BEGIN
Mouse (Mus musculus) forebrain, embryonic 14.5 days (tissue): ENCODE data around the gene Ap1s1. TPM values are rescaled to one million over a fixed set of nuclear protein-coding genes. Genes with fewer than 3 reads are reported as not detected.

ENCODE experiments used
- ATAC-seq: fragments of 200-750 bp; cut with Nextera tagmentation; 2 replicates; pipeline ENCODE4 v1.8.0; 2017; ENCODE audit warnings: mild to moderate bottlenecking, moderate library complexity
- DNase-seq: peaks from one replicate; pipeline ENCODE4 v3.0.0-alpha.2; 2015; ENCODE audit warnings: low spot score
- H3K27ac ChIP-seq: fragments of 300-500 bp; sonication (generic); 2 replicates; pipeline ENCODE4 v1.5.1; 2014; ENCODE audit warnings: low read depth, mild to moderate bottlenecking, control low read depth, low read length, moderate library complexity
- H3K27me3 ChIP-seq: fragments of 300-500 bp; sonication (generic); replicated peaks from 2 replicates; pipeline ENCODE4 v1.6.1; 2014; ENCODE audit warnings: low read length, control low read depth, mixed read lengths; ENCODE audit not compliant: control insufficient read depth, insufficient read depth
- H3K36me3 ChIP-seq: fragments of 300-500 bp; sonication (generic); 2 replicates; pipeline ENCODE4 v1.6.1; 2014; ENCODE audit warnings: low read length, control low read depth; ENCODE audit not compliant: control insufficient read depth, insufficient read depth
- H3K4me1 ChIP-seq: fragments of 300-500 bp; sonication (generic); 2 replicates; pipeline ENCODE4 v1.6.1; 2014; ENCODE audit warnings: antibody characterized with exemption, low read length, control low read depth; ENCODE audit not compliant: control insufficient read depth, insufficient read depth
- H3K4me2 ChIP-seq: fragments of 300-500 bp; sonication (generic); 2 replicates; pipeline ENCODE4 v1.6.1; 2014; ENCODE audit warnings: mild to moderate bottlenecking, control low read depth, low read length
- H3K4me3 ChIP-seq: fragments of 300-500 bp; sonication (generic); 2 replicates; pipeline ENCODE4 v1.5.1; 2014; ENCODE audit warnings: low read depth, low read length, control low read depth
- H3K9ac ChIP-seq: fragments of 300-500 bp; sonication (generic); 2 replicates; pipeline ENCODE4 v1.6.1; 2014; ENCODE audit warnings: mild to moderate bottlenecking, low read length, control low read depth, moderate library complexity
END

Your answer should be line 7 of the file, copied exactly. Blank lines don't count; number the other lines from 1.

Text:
- H3K36me3 ChIP-seq: fragments of 300-500 bp; sonication (generic); 2 replicates; pipeline ENCODE4 v1.6.1; 2014; ENCODE audit warnings: low read length, control low read depth; ENCODE audit not compliant: control insufficient read depth, insufficient read depth